Regular delays, closures, and service changes are a reminder that the New York City Subway is constantly under construction—particularly in a post-Sandy New York—at some point in its network of 842 miles of tracks.
But it’s impossible to compare the minor tweaks to tracks and stations to anything like what the installation of the original subway would’ve looked like at the turn of the 20th century—a project so massive its hard to imagine, even when you look at what they’re doing to dig a giant tunnel for New York’s newest line.
Luckily, we don’t have to, thanks to the digital collections of the Museum of the City of New York of photographs from the original construction of New York City railways. The photographs provide a perspective into a different era of American cities—when planners, politicians, and private rail companies were bold enough to dice up a city in order to improve it, before car companies—just in their infancy—had the clout to block public transit development.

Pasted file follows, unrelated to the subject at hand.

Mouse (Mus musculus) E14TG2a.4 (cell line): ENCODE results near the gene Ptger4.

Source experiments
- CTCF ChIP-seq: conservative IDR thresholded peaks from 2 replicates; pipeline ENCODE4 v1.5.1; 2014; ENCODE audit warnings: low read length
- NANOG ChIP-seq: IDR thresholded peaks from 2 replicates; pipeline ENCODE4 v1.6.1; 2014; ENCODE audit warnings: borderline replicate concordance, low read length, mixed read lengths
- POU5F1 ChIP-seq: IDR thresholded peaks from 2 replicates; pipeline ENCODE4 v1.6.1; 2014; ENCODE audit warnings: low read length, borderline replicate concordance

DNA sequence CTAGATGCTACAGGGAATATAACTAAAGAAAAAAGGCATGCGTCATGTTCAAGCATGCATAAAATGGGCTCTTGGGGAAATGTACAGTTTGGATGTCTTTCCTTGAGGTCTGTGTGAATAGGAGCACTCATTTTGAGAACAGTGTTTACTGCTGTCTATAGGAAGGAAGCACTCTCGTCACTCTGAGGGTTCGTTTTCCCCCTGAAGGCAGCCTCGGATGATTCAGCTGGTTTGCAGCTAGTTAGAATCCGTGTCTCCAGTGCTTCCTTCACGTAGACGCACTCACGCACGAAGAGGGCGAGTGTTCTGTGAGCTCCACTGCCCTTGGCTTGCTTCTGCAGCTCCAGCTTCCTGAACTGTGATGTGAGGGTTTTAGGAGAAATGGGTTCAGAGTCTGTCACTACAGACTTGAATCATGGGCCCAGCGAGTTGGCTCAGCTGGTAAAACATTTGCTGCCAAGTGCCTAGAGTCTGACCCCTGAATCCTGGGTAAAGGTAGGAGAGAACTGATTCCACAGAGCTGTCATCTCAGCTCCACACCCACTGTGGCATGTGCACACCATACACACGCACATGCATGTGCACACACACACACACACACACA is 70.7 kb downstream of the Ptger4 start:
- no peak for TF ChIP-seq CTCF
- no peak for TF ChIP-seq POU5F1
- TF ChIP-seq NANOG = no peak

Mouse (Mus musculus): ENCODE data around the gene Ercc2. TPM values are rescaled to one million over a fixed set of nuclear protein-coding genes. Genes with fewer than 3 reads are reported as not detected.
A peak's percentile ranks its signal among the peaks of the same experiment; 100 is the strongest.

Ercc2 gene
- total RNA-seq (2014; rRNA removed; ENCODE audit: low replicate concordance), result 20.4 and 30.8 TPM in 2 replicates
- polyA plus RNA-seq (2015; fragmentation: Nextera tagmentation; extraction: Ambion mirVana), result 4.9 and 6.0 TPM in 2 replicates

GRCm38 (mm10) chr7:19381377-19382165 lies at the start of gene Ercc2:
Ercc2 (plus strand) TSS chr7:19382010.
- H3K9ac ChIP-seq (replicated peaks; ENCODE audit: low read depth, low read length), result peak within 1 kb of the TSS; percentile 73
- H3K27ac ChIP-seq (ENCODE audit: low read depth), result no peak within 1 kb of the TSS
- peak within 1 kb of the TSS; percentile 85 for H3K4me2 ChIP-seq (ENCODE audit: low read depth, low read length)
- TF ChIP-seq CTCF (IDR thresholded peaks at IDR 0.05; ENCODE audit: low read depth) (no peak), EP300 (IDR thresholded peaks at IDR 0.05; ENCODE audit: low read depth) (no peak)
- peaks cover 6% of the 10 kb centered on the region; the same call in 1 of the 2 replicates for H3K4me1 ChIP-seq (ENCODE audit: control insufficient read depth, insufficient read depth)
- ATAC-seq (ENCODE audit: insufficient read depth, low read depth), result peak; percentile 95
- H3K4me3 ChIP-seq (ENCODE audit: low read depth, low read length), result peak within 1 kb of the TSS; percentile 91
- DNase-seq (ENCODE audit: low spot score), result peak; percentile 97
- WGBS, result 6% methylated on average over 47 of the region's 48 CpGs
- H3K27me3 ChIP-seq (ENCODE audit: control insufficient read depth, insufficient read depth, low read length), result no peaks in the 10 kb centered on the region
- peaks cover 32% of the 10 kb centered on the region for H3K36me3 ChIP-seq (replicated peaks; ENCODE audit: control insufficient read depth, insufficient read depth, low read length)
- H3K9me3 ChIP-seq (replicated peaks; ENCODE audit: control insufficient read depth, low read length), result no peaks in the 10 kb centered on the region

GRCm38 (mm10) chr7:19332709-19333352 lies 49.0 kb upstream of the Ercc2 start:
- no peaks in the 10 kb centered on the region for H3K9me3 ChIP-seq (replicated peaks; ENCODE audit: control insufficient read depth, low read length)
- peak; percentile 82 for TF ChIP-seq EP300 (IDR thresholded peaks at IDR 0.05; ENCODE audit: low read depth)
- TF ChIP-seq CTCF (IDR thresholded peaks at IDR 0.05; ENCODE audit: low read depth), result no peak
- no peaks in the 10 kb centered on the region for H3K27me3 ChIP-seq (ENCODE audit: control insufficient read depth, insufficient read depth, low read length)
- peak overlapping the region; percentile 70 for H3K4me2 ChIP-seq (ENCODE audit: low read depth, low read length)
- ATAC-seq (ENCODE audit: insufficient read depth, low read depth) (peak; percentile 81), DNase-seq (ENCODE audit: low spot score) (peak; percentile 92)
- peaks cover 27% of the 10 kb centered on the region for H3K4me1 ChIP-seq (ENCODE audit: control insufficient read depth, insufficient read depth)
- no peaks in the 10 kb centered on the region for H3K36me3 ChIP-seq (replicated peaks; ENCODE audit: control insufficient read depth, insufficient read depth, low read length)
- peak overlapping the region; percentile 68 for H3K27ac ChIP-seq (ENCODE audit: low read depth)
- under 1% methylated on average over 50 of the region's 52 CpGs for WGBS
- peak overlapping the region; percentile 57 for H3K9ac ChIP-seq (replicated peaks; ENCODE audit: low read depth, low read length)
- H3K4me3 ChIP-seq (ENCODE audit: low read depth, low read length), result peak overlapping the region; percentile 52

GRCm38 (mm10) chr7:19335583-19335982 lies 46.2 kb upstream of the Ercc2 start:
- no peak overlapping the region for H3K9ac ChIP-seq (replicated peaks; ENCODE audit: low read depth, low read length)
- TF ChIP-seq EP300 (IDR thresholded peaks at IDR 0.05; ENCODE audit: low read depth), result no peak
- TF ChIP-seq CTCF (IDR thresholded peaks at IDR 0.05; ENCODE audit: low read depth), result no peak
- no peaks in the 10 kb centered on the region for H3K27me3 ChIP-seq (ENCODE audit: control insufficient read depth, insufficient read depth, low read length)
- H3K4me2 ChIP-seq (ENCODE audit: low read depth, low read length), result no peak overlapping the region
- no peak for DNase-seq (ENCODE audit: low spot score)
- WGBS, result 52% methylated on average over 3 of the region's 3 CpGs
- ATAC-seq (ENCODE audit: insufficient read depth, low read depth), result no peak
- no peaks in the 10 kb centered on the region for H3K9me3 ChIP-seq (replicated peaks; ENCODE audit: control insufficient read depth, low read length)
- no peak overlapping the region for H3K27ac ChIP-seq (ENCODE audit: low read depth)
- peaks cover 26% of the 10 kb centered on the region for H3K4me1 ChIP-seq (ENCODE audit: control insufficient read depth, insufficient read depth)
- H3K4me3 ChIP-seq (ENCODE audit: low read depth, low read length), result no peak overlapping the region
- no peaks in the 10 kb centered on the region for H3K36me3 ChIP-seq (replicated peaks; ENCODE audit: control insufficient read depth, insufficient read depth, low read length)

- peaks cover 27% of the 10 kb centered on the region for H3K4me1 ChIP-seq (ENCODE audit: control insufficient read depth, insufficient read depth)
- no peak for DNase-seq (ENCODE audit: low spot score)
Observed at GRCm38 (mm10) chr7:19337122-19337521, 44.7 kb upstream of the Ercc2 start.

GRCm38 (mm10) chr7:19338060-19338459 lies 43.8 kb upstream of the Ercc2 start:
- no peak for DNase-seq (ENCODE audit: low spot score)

The images are pulled from a photo archive of images of the construction of the Manhattan Railway, an elevated train system, and a subway precursor, from the days when multiple, privately owned lines competed for business on different routes. In 1940, the city bought and began consolidating the two remaining separately owned lines, and soon after established the New York City Transit Authority to operate all public transit.